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the couch, till a fhort ceffation restored his powers, and he was again able to talk with his former vigour.

The approaches of this dreadful malady he began to feel foon after his uncle's death; and, with the ufual weakness of men fo difeafed, eagerly fnatched that temporary relief with which the table and the bottle flatter and feduce. But his health continually declined, and he grew more and more burthenfome to himself.

To what I have formerly faid of his writings may be added, that his diction was often harfh, unskilfully laboured, and injudiciously felected. He affected the obfolete when it was not worthy of revival; and he puts his words out of the common order, feeming to think, with fome later candidates for fame, that not to write profe is certainly to write poetry. His lines commonly are of flow motion, clogged and impeded with clufters of confonants. As men are often ef teemed who cannot be loved, fo the poetry of Col. lins may fometimes extort praife when it gives little pleasure.

Mr. Collins's firft production is added here from the "Poetical Calendar."

TO MISS AURELIA CR,

ON HER WEEPING AT HER SISTER'S WEDDING.
Ceafe, fair Aurelia, ceafe to mourn;
Lament not Hannah's happy ftate;
You may be happy in your turn,

And feize the treafure you regret.

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With Love united Hymen ftands,
And fottly whifpers to your charms;
"Meet but your lover in my bands,
"You'll find your fifter in his arms."

DYER.

DYE R.

J

OHN DYER, of whom I have no other account to give than his own Letters, published with Hughes's correfpondence, and the notes added by the editor, have afforded me, was born in 1700, the fecond fon of Robert Dyer of Aberglafney, in Caermarthenshire, a folicitor of great capacity and

note.

He paffed through Weftminster fchool under the care of Dr. Freind, and was then called home to be inftructed in his father's profeffion. But his fa ther died foon, and he took no delight in the study of the law, but, having always amufed himself with drawing, refolved to turn painter, and became pupil to Mr. Richardson, an artist then of high reputation, but now better known by his books than by his pictures.

Having ftudied a while under his mafter, he became, as he tells his friend, an itinerant painter, and wandered about South Wales and the parts adjacent ; but he mingled poetry with painting, and about

2.

1727

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"1727 printed "Grongar Hill" in Lewis's Mifcellany.

Being, probably, unfatisfied with his own proficiency, he, like other painters, traveled to Italy; and coming back in 1740, published the "Ruins of "Rome."

If his poem was written foon after his return, he did not make ufe of his acquifitions in painting, whatever they might be; for decline of health and. love of ftudy determined him to the Church. He therefore entered into Orders; and, it seems, married about the fame time a lady of the name of Enfor; "whofe grand-mother," fays he, "was a Shakspearė, "defcended from a brother of every body's Shakfpeare;" by her, in 1756, he had a fon and three daughters living..

A

His ecclefiaftical provifion.was for a long time but flender His firft patron, Mr. Harper, gave him, in 1741, Calthorp in Leicefterfhire, of eighty pounds a year, on which he lived ten years, and then exchanged it for Belchford in Lincolnshire, of feventyfive. His condition now began to mend. In 1751, Sir John Heathcote gave him Coningsby, of one hundred and forty pounds a year; and in 1755 the Chancellor added Kirkby, of one hundred and ten. He complains that the repair of the houfe at Coningsby, and other expences, took away the profit. In 1757 he published "The Fleece," his greateft poetical work; of which I will not fupprefs a ludicrous ftory. Dodfley the bookfeller was one day mentioning it to à critical vifiter, with more expectation of success than the other could eafily admit. In the converfation the author's age was afked; and being reprefented as adVOL. XI. T vanced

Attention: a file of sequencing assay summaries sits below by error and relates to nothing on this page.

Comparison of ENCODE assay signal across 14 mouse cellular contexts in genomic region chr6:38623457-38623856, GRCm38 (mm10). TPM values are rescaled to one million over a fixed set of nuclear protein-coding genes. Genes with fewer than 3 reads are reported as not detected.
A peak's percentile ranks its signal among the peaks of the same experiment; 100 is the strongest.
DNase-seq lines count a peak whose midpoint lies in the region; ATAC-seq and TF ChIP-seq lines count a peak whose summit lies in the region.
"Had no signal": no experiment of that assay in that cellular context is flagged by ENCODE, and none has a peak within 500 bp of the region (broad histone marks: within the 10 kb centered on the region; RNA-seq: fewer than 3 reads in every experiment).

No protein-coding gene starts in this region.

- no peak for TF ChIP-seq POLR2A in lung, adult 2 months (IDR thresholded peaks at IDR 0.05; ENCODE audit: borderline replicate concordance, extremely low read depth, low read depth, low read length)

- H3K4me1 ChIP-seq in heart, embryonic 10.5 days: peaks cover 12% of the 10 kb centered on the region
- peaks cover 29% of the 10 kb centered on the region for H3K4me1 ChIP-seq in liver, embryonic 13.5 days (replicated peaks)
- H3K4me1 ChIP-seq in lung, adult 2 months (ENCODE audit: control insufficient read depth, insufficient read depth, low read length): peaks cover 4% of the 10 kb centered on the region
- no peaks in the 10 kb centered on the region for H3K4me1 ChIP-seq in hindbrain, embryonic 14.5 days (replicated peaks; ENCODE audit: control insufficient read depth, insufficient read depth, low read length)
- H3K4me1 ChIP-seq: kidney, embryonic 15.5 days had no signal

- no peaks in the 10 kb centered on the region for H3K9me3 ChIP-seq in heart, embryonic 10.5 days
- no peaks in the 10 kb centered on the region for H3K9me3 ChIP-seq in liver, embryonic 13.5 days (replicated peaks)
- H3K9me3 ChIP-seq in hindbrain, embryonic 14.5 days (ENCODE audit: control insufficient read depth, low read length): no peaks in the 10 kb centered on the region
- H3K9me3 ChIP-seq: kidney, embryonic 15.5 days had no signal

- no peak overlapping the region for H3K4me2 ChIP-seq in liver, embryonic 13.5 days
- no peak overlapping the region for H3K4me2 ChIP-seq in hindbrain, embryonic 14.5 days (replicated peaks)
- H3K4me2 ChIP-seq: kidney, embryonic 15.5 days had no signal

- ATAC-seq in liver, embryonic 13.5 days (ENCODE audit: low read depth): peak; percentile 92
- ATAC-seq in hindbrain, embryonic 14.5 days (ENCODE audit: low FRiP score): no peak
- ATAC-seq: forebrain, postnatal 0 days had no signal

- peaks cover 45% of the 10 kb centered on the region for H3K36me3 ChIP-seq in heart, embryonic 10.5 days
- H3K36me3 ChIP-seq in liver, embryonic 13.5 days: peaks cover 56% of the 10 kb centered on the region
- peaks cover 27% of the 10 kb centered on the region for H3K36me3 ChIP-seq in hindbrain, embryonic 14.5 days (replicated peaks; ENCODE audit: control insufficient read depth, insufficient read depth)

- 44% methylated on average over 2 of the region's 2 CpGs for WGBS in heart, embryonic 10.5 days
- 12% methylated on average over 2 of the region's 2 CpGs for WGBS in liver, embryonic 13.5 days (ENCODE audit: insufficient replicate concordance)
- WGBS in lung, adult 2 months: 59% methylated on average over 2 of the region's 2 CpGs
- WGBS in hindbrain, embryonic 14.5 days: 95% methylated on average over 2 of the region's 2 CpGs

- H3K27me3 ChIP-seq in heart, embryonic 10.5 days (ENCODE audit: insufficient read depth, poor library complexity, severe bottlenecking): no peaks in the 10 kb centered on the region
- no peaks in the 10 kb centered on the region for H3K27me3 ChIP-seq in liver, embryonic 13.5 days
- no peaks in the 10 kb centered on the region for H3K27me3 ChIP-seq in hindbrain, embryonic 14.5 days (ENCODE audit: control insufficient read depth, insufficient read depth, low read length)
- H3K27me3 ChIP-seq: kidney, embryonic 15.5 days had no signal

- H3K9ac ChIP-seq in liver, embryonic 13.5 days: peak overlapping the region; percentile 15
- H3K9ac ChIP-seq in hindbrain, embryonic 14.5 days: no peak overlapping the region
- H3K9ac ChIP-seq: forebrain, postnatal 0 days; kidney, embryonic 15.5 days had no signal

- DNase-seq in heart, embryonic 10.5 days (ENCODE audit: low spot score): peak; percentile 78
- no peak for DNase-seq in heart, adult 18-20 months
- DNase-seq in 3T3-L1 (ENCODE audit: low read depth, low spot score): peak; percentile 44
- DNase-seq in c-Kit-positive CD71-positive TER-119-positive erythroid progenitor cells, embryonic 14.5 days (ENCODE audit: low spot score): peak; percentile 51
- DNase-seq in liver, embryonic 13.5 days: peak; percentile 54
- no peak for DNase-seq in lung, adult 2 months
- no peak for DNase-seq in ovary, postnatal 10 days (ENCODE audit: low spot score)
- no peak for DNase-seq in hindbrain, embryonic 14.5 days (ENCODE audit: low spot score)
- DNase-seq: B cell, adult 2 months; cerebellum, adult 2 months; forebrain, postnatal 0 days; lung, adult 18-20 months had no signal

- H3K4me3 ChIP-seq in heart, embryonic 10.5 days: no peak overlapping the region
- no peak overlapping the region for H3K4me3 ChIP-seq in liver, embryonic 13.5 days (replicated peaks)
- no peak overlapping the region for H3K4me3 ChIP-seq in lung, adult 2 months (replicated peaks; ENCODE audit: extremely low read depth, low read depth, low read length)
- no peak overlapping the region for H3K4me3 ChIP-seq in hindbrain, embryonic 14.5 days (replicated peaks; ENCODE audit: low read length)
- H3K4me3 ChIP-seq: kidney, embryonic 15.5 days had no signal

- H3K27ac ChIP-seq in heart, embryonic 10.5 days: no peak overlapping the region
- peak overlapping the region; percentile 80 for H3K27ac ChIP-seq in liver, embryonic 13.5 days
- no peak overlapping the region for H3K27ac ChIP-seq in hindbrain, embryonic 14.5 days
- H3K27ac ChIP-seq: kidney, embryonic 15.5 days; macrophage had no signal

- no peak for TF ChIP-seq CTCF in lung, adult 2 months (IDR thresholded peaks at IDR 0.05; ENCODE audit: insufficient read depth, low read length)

66

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vanced in life, "He will," faid the critick, "be "buried in woollen."

He did not indeed long furvive that publication, nor long enjoy the increate of his preferments; for in 1758 he died.

Dyer is not a poet of bulk or dignity fufficient to require an elaborate criticifin. Grongar Hill" is the happieft of his productions: it is not indeed very accurately written; but the scenes which it displays are fo pleafing, the images which they raife are fo welcome to the mind, and the reflections of the writer fo confonant to the general fenfe or experience of mankind, that when it is once read, it will be read again.

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The idea of the "Ruins of Rome" ftrikes more, but pleases lefs, and the title raifes greater expectation than the performance gratifies. Some patlages, however, are conceived with the mind of a poet; as when, in the neighbourhood of dilapidating edifices, he fays,

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The Pilgrim oft

At dead of night, mid his orifon hears

Aghaft the voice of time, difparting tow'rs,
Tumbling all precipitate down dath'd,
Rattling around, loud thund'ring to the Moon,

Of "The Fleece," which never became popular, and is now univerfally neglected, I can fay little that is likely to recall it to attention. The woolcomber and the poet appear to me fuch difcordant natures, that an attempt to bring them together is to couple the ferpent with the fowl. When Dyer, whofe mind was not unpoetical, has done his utmoft, by intereft

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